New Mexico’s story is one of astonishing complexity, resplendent with the tenacity of spirit and set within a magnificent and sovereign landscape that is both ancient and modern. Its people are the heirs to unique and richly woven histories, traditions and a depth of wisdom and memories, all manifest in the physical and social landscape, tangible and intangible, and beautiful and tragic passed from one generation to the next.
Given the times in which we are living, Decolonizing New Mexico focused on critical assessment of the site we now know as New Mexico, including its people, places, moments in time and stories that reflect both the beautiful and the tragic.
It begins with a recognition that the present retains traumas born from the past — a spiritual, emotional and psychological wounding that radiates across the generations — with contemporary implications, including internalized wounds that are only beginning to be measured.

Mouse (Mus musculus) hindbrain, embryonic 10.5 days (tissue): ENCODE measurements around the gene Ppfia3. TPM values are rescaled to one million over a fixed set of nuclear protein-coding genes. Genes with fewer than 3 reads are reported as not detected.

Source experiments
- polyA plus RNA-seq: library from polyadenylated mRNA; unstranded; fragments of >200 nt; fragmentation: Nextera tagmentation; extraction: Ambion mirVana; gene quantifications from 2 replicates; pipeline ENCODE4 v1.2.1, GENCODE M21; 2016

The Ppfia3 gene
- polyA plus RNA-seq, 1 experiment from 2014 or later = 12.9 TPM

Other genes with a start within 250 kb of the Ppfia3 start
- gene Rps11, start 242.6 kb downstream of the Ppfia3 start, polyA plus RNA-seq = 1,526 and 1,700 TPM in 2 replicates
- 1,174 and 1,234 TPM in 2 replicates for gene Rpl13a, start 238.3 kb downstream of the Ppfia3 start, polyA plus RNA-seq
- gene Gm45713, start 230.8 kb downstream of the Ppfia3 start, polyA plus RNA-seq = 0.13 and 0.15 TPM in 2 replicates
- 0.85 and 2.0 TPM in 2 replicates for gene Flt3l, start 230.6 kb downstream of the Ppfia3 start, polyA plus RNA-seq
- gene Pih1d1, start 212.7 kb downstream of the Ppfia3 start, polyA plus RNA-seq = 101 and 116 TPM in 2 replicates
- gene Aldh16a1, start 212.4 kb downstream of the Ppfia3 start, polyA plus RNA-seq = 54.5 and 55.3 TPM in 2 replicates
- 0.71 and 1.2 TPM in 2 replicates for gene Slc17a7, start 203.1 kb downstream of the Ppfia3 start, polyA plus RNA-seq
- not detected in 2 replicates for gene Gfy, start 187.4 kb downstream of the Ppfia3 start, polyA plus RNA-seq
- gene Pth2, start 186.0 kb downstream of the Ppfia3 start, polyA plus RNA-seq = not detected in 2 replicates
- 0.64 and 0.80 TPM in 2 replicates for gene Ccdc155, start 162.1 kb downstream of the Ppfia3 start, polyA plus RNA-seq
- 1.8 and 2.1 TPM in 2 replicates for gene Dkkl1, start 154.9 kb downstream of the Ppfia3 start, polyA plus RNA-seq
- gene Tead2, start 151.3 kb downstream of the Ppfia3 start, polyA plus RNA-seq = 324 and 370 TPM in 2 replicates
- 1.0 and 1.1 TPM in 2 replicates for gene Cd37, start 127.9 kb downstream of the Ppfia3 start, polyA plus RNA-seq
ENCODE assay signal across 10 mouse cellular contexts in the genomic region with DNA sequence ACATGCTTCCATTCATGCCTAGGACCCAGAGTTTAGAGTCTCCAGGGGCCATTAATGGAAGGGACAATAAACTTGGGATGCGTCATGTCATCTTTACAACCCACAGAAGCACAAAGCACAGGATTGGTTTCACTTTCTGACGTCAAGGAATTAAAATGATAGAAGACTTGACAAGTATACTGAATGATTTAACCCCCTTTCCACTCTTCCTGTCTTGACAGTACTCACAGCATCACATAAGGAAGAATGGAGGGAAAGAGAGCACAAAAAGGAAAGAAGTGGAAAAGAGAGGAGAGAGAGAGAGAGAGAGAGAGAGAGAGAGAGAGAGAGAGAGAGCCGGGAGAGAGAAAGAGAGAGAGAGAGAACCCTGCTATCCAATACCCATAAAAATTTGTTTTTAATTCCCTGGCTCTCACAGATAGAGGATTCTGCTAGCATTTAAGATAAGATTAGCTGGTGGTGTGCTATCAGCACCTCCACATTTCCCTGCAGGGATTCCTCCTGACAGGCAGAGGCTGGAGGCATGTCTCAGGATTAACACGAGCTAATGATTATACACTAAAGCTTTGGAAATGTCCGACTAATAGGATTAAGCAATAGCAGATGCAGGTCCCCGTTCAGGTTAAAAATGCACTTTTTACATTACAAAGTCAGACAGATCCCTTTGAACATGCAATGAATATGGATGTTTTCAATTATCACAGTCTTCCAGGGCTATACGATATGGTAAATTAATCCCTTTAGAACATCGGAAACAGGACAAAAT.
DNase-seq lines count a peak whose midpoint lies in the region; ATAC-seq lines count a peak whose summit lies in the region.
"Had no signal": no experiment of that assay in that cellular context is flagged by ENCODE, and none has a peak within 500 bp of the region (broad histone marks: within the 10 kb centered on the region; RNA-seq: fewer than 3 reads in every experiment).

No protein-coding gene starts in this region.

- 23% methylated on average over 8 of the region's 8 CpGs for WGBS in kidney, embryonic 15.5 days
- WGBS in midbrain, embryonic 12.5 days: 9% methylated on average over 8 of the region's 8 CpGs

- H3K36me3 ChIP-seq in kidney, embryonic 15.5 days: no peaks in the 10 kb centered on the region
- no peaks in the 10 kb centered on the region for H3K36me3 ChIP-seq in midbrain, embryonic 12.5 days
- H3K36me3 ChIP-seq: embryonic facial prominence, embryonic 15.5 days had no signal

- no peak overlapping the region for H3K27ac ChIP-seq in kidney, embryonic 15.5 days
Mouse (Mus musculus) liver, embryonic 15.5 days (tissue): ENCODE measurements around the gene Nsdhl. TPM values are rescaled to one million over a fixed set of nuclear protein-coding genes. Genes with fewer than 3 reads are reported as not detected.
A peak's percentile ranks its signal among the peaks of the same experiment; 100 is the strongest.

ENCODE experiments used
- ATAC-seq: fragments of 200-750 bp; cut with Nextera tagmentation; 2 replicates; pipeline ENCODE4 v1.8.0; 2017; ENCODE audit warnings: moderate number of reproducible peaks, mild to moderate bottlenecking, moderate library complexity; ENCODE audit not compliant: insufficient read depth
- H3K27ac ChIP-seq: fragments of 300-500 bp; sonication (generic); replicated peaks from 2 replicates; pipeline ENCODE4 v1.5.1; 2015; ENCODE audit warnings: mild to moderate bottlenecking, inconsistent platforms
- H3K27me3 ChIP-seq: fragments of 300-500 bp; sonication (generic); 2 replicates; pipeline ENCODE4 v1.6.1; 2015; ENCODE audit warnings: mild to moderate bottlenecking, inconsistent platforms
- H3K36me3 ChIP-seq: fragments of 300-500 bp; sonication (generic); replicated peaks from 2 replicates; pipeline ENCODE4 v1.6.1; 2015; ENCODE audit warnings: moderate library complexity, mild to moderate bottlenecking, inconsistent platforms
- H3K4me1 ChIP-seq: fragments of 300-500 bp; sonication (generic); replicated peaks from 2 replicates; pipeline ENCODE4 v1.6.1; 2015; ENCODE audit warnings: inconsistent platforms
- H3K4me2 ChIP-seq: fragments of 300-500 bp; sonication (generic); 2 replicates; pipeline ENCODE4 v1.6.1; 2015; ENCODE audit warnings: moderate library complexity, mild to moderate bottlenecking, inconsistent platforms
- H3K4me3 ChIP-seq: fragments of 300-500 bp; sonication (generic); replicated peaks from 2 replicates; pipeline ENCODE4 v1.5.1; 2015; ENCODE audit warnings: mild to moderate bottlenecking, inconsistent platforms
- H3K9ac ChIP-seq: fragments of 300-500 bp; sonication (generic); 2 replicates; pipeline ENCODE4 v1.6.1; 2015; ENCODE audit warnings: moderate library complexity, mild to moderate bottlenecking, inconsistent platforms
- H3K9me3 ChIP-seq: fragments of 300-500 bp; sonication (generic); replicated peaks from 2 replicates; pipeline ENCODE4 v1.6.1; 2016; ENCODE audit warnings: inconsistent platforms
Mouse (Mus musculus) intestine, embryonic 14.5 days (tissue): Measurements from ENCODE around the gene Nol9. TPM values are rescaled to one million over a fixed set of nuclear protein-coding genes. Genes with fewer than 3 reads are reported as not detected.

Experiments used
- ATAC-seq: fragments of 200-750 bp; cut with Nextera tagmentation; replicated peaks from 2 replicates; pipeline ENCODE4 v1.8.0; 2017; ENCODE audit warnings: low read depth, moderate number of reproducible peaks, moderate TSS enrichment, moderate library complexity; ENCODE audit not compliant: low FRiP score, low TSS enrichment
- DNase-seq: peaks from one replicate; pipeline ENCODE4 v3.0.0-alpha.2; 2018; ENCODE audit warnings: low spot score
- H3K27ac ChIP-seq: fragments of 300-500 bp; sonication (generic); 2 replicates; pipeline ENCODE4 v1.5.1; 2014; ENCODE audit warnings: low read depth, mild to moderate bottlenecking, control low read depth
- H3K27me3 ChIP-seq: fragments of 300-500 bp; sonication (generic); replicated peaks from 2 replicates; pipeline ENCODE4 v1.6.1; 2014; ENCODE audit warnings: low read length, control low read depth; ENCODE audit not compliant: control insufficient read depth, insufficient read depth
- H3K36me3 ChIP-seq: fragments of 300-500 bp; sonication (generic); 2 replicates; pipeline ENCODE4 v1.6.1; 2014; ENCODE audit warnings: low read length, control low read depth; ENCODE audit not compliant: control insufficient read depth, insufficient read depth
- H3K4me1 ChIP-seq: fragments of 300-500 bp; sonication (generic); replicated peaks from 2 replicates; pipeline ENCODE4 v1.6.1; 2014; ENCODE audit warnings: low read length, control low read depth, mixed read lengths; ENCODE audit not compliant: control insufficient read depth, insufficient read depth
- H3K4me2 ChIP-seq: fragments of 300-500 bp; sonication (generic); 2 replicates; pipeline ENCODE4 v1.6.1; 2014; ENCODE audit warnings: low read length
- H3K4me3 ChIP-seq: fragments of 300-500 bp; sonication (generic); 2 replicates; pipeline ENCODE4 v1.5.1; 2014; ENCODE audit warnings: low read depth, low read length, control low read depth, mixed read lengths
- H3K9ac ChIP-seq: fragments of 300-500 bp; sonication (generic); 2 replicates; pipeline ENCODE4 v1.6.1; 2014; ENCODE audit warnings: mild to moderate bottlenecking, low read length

It endeavors to center a difficult process of decolonizing history, which requires awakening consciousness by remembering and reckoning with hard truths and in some cases, letting go of long held beliefs. As Maori scholar, Linda Tuhiwai Smith has observed, “In order to decolonize our histories, we must revisit site by site.” Efforts to transform the impact of this trauma will require a concerted effort to contextualize and reimagine site-by-site, event-by-event and story-by-story, work that is reflected in both historic and recent activism. The approach is also based upon imaginative possibility. Novelist and Chicana scholar Emma Perez suggests the term “decolonial imaginary” as a way to overcome a colonial past, by literally recording presence and re-inscribing new possibilities. Recovery, healing and transcendence is a process, but it begin with a critical and imaginative remembering. The goal is to awaken a practice of memory that does not complicate history, but invites us to make it.